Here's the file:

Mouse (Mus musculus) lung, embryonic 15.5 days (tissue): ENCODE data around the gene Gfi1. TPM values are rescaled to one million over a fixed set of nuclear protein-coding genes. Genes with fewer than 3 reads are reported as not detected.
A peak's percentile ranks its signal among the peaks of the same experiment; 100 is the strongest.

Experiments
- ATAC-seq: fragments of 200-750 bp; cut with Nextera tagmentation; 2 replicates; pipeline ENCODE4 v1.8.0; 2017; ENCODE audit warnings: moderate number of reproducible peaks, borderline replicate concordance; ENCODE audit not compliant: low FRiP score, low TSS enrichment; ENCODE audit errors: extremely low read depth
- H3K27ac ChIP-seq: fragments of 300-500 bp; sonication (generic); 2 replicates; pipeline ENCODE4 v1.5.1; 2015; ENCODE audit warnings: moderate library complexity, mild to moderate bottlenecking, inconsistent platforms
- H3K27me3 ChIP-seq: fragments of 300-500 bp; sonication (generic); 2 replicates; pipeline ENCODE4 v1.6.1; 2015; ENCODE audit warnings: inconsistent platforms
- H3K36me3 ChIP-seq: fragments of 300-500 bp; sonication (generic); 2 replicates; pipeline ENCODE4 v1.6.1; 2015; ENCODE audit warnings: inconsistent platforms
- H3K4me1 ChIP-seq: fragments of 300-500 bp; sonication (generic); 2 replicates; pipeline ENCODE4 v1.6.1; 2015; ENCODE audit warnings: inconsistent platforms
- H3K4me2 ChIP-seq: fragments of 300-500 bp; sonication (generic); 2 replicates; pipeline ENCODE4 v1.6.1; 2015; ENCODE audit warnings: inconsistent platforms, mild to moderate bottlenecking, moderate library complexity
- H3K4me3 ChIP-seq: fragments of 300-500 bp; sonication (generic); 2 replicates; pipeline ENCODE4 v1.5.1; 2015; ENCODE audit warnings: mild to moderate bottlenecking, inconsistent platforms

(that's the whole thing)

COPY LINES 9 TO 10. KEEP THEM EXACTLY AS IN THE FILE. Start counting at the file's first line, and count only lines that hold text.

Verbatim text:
- H3K4me2 ChIP-seq: fragments of 300-500 bp; sonication (generic); 2 replicates; pipeline ENCODE4 v1.6.1; 2015; ENCODE audit warnings: inconsistent platforms, mild to moderate bottlenecking, moderate library complexity
- H3K4me3 ChIP-seq: fragments of 300-500 bp; sonication (generic); 2 replicates; pipeline ENCODE4 v1.5.1; 2015; ENCODE audit warnings: mild to moderate bottlenecking, inconsistent platforms